FRESHMAN AND SOPHOMORE YEARS
Start taking courses that will enhance your writing skills, your reading comprehension, and your analytical skills. Also, develop your logical reasoning ability and increase your awareness of human institutions, social values, and the world at large. Test your aptitudes and interests. Don't overload; balance your schedule.
Try to obtain law-related experience. Develop a realistic view of legal careers.
Investigate various options in the legal profession.
Talk with Pre-Professional counselors regarding course planning and puposes of a liberal arts education.
Register early with the Credentials Service of CP&P.
Start collecting letters of recommendation.
Register and take the LSAT (Law School Admissions Test) at the end of your junior year.
Note: The LSAT is offered in the spring, early fall, late fall, and mid-winter.
Register and submit the LSDAS (Law School Data Assembly Service) forms. All U.S. law schools require the LSDAS.
Write to law schools for applications and admission information during the summer following your junior year. You must contact each law school directly.
Upon receipt of your LSAT score, review your selection of law schools.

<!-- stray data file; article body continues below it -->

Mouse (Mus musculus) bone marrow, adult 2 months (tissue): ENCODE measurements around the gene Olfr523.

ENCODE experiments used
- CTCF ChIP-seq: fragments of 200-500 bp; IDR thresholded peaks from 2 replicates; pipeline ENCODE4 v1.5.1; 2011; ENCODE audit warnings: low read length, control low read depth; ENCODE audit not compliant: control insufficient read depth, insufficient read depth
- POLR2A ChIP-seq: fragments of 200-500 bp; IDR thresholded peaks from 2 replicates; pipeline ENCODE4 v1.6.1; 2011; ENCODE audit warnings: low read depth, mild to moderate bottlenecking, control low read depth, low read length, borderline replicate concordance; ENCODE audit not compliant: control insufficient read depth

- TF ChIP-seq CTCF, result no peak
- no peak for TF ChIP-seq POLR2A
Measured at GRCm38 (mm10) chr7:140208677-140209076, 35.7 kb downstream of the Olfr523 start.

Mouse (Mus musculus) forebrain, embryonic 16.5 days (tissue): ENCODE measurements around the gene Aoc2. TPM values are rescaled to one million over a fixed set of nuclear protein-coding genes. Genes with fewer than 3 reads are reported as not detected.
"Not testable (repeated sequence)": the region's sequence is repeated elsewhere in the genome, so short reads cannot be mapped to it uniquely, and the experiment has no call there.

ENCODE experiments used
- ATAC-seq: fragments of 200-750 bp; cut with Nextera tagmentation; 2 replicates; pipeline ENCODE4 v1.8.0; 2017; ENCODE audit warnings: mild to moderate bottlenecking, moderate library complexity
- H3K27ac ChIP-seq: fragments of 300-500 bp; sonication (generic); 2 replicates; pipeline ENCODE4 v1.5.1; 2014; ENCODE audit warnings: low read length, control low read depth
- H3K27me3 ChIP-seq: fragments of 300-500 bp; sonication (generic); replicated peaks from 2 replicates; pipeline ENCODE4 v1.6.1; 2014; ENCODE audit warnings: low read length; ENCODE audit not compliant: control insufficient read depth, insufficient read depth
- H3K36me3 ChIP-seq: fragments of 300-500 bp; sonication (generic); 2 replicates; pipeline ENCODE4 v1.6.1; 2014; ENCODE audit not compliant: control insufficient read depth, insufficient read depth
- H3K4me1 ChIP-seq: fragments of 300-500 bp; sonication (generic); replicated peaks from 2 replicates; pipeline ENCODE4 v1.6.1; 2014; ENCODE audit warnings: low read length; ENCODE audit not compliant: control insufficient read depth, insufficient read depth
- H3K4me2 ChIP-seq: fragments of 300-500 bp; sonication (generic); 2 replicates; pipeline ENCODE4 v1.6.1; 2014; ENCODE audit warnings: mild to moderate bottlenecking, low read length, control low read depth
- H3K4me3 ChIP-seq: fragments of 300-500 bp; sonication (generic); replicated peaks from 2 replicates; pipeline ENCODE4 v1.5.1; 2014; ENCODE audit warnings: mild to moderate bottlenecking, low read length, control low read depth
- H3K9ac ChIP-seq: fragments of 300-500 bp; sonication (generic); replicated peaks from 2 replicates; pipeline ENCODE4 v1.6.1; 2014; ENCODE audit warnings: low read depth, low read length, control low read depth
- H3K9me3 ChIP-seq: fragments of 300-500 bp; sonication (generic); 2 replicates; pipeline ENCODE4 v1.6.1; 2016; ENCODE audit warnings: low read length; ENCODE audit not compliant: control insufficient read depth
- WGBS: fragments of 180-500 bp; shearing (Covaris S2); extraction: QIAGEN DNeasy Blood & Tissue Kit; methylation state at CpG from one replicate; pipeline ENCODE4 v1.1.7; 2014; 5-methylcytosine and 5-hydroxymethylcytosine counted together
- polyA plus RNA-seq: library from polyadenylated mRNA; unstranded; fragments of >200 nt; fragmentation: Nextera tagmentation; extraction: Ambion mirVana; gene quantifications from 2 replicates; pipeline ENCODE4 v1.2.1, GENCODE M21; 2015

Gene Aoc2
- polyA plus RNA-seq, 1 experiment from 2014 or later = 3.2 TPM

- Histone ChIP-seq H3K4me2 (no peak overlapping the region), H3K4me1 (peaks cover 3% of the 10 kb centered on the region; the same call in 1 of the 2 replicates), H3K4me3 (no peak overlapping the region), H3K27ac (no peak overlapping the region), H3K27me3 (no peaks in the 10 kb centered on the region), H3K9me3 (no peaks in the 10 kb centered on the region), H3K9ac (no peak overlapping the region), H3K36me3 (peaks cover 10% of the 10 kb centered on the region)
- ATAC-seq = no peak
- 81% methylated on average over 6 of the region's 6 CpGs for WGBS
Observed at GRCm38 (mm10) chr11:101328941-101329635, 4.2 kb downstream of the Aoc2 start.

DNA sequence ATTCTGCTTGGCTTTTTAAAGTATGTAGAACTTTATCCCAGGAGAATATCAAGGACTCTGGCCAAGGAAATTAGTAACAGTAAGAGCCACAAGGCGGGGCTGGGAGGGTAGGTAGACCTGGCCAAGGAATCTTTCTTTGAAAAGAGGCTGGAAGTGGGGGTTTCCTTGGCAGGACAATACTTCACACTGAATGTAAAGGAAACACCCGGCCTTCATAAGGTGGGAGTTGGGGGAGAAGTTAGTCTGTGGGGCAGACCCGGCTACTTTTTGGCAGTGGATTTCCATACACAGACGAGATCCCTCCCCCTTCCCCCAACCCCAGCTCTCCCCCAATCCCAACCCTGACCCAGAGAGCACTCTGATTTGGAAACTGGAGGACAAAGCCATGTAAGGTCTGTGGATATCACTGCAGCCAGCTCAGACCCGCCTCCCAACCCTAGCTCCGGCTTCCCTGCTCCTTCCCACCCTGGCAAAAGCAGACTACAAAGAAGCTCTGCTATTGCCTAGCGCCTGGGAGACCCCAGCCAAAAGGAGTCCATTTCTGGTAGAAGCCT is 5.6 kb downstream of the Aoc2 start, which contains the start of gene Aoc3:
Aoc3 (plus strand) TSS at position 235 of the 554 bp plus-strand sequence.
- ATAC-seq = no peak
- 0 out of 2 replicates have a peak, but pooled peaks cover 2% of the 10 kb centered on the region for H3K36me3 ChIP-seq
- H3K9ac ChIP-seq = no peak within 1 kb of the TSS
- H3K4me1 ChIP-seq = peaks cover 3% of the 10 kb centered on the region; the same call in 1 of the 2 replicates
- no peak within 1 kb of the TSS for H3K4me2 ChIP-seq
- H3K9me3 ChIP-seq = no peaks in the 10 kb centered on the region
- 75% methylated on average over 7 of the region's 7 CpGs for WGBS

Check to be sure that your credentials file (containing letters of recommendation) is complete.
Plan for alternatives.
Take the LSAT in the fall if you did not take it in the previous spring. Take the early fall LSAT, if possible.
Complete and submit all law school applications in the fall.
Expect to hear admission decisions any time from late fall through the spring. Patience and tolerance for ambiquity helps at this stage.
If rejected, don't panic. Decide on a course of action. Talk to law school admission officers and pre-professional counselors.
If accepted, celebrate! Investigate financial aid, housing, etc., if you have not already done so. Don't forget to finish your last term in college, even though you have been accepted to law school.